"This second year of findings builds on the valuable data gathered by the first American Family Survey, expanding and deepening our research on the American family into the area of family economics," said Allison Pond, Deseret News Enterprise Editor and a former Pew Research Center staffer. "It adds insight and context to election-year policy debates and provides a springboard for continued research and analysis."
This poll is a year-over-year look at the changing American family through the twin lenses of political science and sociology. The poll revealed, among many other things, that 40 percent of families do not have enough savings to survive more than one month. Fifteen percent of relatively high-income respondents – those making more than $100,000 per year – reported proportionately similar savings levels. The poll's data that the largest factor in rating government benefit programs for families such as food stamps, housing assistance or Medicaid, is experience with the programs rather than economic deprivation. Those who have benefitted from the programs consistently rate the benefits much more highly than those who have not experienced the aid of the programs.
"This year's survey validates many of the findings of the first American Family Survey, including our observation that despite their ideological differences liberal and conservative Americans have largely similar family lives," said Dr. Christopher Karpowitz, Associate Professor of Political Science and Co-Director of BYU's Center for the Study of Elections and Democracy (CSED). "But the results also offer intriguing new findings. One of the most compelling is the correlation between respondents' family stability today and the family stability they experienced as a child. In other words, family stability – or instability – appears to have a strong intergenerational component that deserves continued analysis."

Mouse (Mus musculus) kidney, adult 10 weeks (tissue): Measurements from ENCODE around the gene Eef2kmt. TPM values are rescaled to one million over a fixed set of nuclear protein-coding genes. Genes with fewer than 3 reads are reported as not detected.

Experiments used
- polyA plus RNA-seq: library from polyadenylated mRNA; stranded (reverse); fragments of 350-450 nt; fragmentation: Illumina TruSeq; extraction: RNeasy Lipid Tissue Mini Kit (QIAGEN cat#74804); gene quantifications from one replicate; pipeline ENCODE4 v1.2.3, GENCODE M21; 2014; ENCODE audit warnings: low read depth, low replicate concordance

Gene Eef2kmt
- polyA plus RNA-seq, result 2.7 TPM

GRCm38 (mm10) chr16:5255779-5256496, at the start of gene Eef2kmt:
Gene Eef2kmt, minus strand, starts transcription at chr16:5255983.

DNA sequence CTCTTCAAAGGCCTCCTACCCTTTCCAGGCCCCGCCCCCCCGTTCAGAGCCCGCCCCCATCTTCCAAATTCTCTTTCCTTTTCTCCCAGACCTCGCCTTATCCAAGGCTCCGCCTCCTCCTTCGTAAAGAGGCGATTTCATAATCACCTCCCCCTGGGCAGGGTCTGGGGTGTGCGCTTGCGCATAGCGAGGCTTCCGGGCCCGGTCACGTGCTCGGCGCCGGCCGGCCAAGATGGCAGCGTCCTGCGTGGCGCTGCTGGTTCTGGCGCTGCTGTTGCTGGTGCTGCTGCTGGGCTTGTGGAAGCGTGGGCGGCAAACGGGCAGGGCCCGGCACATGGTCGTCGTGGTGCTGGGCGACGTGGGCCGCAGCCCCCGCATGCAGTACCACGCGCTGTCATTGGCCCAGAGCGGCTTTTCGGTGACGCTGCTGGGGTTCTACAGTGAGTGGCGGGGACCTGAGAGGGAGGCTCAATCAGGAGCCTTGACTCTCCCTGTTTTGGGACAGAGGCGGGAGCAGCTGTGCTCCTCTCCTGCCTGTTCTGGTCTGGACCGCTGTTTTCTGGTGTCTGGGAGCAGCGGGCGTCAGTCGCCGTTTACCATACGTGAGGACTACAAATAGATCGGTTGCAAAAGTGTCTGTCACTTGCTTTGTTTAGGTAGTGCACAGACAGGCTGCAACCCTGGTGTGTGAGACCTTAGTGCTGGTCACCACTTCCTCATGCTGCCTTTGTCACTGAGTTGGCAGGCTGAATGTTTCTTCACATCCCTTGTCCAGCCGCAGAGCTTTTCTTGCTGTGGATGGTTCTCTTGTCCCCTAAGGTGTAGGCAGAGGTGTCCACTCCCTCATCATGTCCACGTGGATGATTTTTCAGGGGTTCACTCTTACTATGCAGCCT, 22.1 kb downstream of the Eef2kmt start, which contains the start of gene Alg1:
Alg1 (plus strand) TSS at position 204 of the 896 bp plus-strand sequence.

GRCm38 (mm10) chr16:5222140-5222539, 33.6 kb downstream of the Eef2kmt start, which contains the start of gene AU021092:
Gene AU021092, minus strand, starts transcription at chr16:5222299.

Some of the findings of the poll, which drew 3,000 responses from Americans across racial, religious, gender and age groups, include:
- The way Americans approach marriage and having children varies dramatically across age groups. More than 90 percent of parents over age 65 were married when they first had children, but only 30 percent of those younger than 30 were married when their first child was born.
- Just as in the 2015 American Family Survey, most respondents have positive views of their own marriages and families, with large majorities saying they are growing stronger or staying about the same. But they are less optimistic about the state of marriages and families generally, with most saying they are weaker or about the same.
- Conservatives are more worried about the state of marriage and family with 49 percent seeing today's families as "weaker" while only 17 percent of liberals believe the same. Nearly two-thirds of liberals value a personal commitment to a partner as more important than marriage, while only one third of conservatives accept that idea.
- Four in 10 Americans have faced significant economic challenges in the last year, including problems like not being able to pay a major bill or avoiding a doctor appointment because of cost. Experiencing an economic crisis is associated with family structure (married people experience them less) and other measures of personal and familial success.
- Marital stability in a person's childhood relates to their marital and economic stability as adults. Respondents whose mothers were continuously married to the same person throughout their childhood are 16 percentage points less likely to have experienced a financial crisis in the past 12 months. They are also 7 points more likely to be married today and 12 points less likely to be concerned about their current relationship.